Robots Earn Unwarranted Trust?

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Robots may lead us to our deaths. A recent study shows that humans, who don’t trust each other in an emergency situation will comfortably and blindly follow a robot even if against the instinct to preserve one’s own life.

Why trust a robot?

Is it human’s use of smartphones and other technology that is luring us into a false sense of security with regards to what and whom we should trust? Have we gotten to the point that we believe technology to be infallible when clearly that’s not the case? Have you not read about a self-driving car crashing (usually the other car’s driver’s fault), your computer has never had a virus? Or is it our own errors that fuel this notion that a machine is more trustworthy than our mortal selves despite the fact that a robot needs to be programmed by humans.

In a study by Georgia Tech Research Institute (GTRI), which will be presented at the  2016 ACM/IEEE International Conference on Human-Robot Interaction on Mar. 9 in Christchurch, New Zealand, researchers were left a bit gobsmacked by the trust that we’re willing to put in a robot with life on the line.

In the study, humans were willing to trust robots even when it was clearly counter-intuitive to do so. It’s a bit ironic, while we trust Mercedes’ automobiles and safety features, the same robots that assemble them, can’t be trusted to work alongside workers given the inherent safety issues of the two working side-by-side.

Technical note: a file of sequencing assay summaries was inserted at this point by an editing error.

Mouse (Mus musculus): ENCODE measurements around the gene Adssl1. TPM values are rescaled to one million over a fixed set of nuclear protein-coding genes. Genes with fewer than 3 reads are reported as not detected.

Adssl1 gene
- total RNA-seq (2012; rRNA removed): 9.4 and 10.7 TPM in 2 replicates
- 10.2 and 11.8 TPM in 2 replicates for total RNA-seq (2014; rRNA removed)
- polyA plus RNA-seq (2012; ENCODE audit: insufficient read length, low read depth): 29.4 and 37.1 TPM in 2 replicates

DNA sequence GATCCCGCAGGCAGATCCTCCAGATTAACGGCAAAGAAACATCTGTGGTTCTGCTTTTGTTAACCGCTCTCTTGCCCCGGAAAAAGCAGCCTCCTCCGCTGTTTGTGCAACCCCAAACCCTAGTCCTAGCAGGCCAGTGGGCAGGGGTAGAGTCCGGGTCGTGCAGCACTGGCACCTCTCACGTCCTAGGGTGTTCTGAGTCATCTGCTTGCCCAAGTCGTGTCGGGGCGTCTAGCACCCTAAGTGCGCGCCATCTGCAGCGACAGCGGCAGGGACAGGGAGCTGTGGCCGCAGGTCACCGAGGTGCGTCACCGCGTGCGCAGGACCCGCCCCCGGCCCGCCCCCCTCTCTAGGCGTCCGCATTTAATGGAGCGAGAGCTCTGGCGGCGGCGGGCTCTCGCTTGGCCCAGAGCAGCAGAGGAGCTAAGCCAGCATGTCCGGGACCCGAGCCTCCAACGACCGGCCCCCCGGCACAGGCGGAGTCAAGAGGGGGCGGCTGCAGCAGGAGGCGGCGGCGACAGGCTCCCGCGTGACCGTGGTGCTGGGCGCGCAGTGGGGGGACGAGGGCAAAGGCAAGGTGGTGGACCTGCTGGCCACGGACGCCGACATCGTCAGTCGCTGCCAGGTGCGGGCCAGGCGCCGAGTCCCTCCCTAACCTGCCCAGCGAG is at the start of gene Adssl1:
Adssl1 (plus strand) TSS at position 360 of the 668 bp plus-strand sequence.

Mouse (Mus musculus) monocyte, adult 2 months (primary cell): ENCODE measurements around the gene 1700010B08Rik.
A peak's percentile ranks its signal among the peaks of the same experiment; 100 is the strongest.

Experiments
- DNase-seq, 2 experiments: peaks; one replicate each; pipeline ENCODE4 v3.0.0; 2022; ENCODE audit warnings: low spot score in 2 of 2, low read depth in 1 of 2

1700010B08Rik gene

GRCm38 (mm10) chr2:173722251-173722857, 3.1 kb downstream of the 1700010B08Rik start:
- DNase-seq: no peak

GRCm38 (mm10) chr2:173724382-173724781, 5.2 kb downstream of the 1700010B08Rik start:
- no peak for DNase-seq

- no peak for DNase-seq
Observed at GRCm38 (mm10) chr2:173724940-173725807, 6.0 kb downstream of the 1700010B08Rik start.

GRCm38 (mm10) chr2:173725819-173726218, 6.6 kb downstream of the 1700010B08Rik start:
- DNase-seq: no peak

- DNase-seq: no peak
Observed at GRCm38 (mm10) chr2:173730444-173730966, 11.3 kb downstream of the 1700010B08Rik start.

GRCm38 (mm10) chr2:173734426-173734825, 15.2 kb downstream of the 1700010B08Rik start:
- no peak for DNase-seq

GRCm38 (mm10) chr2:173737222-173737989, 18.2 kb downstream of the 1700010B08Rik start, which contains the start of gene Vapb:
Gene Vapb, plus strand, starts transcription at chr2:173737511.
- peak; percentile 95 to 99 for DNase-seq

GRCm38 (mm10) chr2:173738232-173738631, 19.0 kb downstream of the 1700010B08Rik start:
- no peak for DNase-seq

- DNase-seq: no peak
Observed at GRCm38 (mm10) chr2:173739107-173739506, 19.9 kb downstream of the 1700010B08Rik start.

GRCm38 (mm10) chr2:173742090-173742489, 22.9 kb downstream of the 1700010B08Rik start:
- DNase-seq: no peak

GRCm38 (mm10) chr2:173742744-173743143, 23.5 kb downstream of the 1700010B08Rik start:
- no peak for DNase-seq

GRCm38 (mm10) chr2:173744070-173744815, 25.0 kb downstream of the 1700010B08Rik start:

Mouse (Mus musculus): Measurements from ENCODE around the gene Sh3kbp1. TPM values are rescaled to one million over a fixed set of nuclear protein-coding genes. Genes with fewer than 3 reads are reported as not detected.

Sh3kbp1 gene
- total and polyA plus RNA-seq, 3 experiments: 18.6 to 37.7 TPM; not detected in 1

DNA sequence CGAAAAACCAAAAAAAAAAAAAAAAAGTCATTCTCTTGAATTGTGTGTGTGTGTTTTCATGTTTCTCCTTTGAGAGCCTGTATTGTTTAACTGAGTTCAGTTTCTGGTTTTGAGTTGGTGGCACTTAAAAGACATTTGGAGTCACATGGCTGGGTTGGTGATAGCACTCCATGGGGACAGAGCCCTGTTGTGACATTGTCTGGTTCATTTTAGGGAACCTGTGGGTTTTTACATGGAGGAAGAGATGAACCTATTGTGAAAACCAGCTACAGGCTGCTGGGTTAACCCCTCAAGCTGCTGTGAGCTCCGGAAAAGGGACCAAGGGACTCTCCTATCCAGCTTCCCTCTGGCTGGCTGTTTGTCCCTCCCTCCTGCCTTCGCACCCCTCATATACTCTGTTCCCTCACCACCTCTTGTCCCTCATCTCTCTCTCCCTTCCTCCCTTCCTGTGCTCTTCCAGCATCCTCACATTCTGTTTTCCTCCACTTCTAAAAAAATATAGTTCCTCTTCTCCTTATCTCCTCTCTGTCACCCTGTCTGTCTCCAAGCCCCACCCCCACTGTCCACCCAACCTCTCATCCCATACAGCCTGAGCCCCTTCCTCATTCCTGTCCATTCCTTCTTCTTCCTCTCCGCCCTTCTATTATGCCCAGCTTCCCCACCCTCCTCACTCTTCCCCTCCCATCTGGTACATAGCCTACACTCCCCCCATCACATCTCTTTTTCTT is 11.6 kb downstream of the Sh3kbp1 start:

The study, was undertaken to see if humans would follow a robot out of a simulated high-rise fire even when they were clearly going the wrong way. They will according the institute’s findings.

“In our studies, test subjects followed the robot’s directions even to the point where it might have put them in danger had this been a real emergency,” says author Alan Wagner from GTRI.

Following robots to your death

42 participants, the large majority college students who were not made aware of the nature of the study, were asked to follow a lit robot from their location to a conference room, the robot was labeled “Emergency Guide Robot.”

The participants largely followed the robot despite the fact that it was lost, and on occasion was forced to circle around twice before reaching the conference room.

Once all were in the conference room the researchers filled the hallways with artificial smoke and sounded an alarm.

The participants saw the smoke, they saw the brightly lit robot and they followed the robot towards the back of the building. It didn’t seem to matter that the robot was leading them away from the direction they came and away from clearly lit exit signs.

Even those whose robots proved unreliable in getting them to the conference room earlier, still followed the robot.

“We absolutely didn’t expect this,” said study author Paul Robinette.

Strangely, in non-emergency situations in another study, humans didn’t follow a robot whose past performance was less than prime.

More studies planned

The same researchers plan future studies with the aim of getting a demographic breakdown of who follows based on education level and other factors.

While the goal of the study was to show humans that they should trust emergency robots, the results suggest that humans must now be taught not to and use their heads.

Strange the perceived need for technology.

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